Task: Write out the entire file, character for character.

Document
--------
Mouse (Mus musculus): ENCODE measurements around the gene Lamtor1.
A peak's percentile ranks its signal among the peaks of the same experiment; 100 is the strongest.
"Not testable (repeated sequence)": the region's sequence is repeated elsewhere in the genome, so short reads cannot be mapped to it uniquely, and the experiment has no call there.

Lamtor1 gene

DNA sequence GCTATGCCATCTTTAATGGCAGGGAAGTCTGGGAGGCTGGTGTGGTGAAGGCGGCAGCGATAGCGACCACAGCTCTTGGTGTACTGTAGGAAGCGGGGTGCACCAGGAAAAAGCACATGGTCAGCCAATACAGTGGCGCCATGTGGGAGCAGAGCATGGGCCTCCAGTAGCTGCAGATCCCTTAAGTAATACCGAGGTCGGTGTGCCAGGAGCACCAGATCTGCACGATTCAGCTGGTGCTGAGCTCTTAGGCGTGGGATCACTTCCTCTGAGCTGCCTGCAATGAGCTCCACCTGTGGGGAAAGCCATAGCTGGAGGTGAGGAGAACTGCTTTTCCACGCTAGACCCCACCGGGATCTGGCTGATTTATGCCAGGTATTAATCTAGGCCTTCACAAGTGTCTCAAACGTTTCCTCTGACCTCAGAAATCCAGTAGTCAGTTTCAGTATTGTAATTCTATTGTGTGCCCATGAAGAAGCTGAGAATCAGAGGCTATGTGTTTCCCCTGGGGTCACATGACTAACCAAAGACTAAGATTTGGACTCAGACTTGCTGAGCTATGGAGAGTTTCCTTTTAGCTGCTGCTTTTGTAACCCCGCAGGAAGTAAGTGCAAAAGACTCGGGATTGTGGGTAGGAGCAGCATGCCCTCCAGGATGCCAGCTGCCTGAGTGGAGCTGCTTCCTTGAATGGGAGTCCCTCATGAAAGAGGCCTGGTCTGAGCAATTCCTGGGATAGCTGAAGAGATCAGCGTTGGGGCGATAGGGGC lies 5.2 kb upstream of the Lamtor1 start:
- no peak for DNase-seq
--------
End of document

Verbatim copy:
Mouse (Mus musculus): ENCODE measurements around the gene Lamtor1.
A peak's percentile ranks its signal among the peaks of the same experiment; 100 is the strongest.
"Not testable (repeated sequence)": the region's sequence is repeated elsewhere in the genome, so short reads cannot be mapped to it uniquely, and the experiment has no call there.

Lamtor1 gene

DNA sequence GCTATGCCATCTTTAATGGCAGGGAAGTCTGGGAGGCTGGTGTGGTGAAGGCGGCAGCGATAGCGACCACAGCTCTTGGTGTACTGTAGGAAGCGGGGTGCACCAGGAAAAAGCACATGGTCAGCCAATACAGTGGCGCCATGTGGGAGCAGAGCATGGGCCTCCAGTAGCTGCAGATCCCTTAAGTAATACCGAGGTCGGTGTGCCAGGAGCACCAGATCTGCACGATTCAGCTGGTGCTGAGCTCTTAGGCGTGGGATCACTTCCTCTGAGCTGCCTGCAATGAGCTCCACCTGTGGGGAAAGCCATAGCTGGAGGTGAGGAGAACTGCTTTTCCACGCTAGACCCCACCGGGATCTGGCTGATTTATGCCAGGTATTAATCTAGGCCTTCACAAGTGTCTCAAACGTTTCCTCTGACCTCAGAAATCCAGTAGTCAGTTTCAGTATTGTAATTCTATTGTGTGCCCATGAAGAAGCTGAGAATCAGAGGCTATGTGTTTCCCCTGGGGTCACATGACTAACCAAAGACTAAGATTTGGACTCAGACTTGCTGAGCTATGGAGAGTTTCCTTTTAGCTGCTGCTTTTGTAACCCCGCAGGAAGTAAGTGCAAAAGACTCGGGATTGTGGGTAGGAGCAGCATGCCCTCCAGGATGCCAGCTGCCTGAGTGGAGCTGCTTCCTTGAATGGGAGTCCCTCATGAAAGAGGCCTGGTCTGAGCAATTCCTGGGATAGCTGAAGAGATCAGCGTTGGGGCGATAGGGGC lies 5.2 kb upstream of the Lamtor1 start:
- no peak for DNase-seq